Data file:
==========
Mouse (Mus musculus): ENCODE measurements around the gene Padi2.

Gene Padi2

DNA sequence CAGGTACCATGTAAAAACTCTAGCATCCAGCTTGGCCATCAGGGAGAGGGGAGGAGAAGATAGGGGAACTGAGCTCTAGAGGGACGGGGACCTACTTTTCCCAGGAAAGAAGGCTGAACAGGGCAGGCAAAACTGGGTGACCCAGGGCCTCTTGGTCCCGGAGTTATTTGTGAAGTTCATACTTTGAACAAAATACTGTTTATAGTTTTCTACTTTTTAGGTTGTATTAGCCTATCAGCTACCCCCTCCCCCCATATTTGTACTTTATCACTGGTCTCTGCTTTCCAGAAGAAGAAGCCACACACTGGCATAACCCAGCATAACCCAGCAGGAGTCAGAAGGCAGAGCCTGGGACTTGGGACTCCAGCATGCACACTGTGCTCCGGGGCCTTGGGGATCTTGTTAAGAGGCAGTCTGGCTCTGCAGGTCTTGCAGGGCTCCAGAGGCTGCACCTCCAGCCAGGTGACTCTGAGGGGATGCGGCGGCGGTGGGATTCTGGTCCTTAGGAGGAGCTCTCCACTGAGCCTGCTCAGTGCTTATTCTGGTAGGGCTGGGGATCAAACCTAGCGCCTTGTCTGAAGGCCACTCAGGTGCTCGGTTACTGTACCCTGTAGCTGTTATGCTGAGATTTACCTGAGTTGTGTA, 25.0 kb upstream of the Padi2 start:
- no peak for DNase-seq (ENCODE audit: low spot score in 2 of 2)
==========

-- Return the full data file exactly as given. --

Mouse (Mus musculus): ENCODE measurements around the gene Padi2.

Gene Padi2

DNA sequence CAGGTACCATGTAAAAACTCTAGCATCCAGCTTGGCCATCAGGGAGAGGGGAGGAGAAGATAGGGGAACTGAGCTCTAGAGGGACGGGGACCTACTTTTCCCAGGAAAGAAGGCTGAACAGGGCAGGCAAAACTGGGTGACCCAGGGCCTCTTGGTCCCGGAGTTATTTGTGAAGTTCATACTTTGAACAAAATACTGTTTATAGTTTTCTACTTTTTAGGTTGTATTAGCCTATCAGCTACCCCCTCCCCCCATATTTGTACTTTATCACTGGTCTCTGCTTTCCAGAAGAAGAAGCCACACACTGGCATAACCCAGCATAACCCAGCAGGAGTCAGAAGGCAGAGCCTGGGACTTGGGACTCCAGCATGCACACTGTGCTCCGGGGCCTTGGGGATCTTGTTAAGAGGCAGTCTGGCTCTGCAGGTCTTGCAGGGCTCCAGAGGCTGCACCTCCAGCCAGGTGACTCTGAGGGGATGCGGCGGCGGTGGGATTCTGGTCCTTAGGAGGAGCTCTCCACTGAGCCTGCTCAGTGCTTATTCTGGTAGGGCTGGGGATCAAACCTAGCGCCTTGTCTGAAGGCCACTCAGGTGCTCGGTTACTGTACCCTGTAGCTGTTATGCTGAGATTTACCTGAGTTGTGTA, 25.0 kb upstream of the Padi2 start:
- no peak for DNase-seq (ENCODE audit: low spot score in 2 of 2)